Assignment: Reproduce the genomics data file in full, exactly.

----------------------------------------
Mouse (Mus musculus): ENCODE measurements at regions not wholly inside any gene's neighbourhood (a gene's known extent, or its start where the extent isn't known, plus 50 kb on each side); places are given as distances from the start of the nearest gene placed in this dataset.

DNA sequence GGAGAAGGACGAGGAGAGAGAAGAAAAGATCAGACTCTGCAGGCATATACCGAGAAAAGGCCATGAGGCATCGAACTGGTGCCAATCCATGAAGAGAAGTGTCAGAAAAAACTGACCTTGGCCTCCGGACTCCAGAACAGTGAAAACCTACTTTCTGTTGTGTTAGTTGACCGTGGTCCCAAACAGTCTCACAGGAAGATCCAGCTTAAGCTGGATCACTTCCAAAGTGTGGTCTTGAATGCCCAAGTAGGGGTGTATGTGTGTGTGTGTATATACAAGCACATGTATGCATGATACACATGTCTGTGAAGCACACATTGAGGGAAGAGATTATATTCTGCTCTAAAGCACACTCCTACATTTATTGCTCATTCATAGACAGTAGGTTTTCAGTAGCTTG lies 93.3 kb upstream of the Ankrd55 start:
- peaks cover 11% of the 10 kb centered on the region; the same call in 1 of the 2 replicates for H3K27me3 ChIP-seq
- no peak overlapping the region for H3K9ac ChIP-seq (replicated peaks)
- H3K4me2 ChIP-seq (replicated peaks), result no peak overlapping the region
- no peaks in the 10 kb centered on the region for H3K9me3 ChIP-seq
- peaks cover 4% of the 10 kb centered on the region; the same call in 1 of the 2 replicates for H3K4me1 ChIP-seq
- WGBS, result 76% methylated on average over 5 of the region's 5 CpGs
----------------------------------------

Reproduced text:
Mouse (Mus musculus): ENCODE measurements at regions not wholly inside any gene's neighbourhood (a gene's known extent, or its start where the extent isn't known, plus 50 kb on each side); places are given as distances from the start of the nearest gene placed in this dataset.

DNA sequence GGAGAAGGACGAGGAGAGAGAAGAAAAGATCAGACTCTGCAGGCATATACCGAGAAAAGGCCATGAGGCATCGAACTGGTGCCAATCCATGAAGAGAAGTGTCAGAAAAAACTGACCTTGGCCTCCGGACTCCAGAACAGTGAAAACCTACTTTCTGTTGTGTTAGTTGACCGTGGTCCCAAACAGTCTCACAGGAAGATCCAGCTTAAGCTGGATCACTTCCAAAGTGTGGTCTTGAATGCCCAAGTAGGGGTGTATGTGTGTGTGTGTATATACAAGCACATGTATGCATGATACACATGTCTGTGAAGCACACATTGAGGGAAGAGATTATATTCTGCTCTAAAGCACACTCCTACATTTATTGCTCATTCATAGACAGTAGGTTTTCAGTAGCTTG lies 93.3 kb upstream of the Ankrd55 start:
- peaks cover 11% of the 10 kb centered on the region; the same call in 1 of the 2 replicates for H3K27me3 ChIP-seq
- no peak overlapping the region for H3K9ac ChIP-seq (replicated peaks)
- H3K4me2 ChIP-seq (replicated peaks), result no peak overlapping the region
- no peaks in the 10 kb centered on the region for H3K9me3 ChIP-seq
- peaks cover 4% of the 10 kb centered on the region; the same call in 1 of the 2 replicates for H3K4me1 ChIP-seq
- WGBS, result 76% methylated on average over 5 of the region's 5 CpGs